Tell us a little about yourself and your experience hitchhiking.I first tried hitchhiking as a novel experience during university, hitchhiking 1,600 miles from Leeds (UK) to Morocco for charity. At this time, I didn't think of it as a practical means of transport, but when I tried it many years later, I soon realized that it was an efficient and low budget way of getting from place to place. During a six month journey around Europe, I hitchhiked around 23,000km (16,000 miles) through more than twenty countries. Since that extended hitchhiking journey, I have used hitchhiking as a practical, low budget method of transport whenever necessary.
Why did you decide to hitchhike?I was working as an English teacher in South Korea and I wasn't overly happy with the lifestyle I was leading or the person that I was becoming. I decided to give it all up and hit the road, trusting in the goodness of strangers. Hitchhiking seemed like an affordable way to travel long term, so I bought myself a tent and sleeping bag, then headed on my way.
One of the reasons I chose hitchhiking as a method of transport is because when you visit a place, you don't get to interact with the locals. By hitchhiking, I got to meet and interact with many locals whom I would not normally have come into contact with. This allowed me to get the feel of places from people who actually lived there, as well as insider tips on what to do.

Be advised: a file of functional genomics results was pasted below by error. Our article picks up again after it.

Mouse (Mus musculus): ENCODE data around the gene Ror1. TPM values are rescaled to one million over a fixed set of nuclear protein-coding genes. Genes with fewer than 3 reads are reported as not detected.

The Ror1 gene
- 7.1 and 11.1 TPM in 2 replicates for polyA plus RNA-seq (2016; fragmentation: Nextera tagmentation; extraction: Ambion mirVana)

How did you decide where to go hitchhiking?I listened to what people said, I looked at maps, and sometimes I just went wherever people were going. My route wasn't planned out and I trusted mostly in others to guide me. My path become fairly organic, changing day on day as I heard of new places to go.
Any advice on how to get drivers to pick you up?I normally stood on the road with my thumb out, the old fashioned way. A friend advised me to use a sign that said '20km' as many drivers are going 20km and it is a great way to get them to stop. This way you can find out if they are traveling in the same direction, whereas writing a specific town name causes many drivers to pass you by if they do not have the same end destination. Using the 20km sign got me rides of several hundred kilometers on multiple occasions. I have heard of other people who approach drivers at rest areas, but I prefer to let drivers come to me willingly.
There is a lot of stigma about who gets picked up easiest, but I have hitchhiked successfully alone (with and without a beard), with both females and males, as well as in larger groups of four. In Iceland, I hitchhiked with three other guys without a problem.
What kind of people picked you up?There is no stereotype, but generally the people are friendly people - all the unfriendly people pass you by. Several people invited me back to their homes and many more offered me food and drink.
During my extended Euro hitch, I received 227 rides, 172 of which were given by males, 22 by females, and 33 by vehicles that contained both males and females. Although this suggests a strong bias towards male lifts, I think the numbers are partially skewed by the fact that most truckers and long distance drivers I encountered were male.